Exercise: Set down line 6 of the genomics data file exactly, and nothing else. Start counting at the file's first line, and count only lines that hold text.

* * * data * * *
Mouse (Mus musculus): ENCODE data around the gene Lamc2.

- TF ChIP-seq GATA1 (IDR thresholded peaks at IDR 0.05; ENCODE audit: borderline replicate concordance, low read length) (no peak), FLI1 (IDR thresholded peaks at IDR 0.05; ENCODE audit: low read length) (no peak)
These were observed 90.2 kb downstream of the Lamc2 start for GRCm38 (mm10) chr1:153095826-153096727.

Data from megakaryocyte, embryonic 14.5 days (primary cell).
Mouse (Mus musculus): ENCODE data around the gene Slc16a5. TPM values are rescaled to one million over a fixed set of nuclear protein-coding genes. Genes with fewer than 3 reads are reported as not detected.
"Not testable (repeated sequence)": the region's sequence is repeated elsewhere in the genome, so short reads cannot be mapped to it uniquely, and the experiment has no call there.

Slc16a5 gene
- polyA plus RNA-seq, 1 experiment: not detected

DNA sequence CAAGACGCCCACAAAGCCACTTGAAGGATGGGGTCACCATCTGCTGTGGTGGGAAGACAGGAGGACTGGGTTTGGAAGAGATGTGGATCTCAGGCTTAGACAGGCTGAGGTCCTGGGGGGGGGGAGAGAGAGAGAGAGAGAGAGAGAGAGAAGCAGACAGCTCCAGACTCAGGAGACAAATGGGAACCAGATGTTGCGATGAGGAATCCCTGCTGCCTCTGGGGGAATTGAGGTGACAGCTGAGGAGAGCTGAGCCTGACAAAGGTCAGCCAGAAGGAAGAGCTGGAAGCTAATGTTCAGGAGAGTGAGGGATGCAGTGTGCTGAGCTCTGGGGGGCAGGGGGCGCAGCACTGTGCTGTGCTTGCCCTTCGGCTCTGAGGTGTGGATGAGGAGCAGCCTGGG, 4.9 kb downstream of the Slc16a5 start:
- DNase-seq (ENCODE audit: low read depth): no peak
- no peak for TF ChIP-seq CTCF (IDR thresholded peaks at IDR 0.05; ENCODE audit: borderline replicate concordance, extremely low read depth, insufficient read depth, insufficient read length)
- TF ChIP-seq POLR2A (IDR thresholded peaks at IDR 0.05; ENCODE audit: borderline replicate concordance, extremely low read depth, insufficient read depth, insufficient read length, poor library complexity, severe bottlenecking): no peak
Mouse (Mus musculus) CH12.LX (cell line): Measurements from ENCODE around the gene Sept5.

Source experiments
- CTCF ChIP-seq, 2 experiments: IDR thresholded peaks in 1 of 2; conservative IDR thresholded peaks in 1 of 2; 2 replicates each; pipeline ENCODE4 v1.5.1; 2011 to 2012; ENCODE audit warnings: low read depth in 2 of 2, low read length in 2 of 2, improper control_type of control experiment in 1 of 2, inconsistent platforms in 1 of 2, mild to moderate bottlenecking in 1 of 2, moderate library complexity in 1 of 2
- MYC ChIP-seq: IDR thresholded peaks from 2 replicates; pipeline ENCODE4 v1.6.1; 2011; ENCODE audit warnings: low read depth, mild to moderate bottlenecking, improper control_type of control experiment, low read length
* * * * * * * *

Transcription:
"Not testable (repeated sequence)": the region's sequence is repeated elsewhere in the genome, so short reads cannot be mapped to it uniquely, and the experiment has no call there.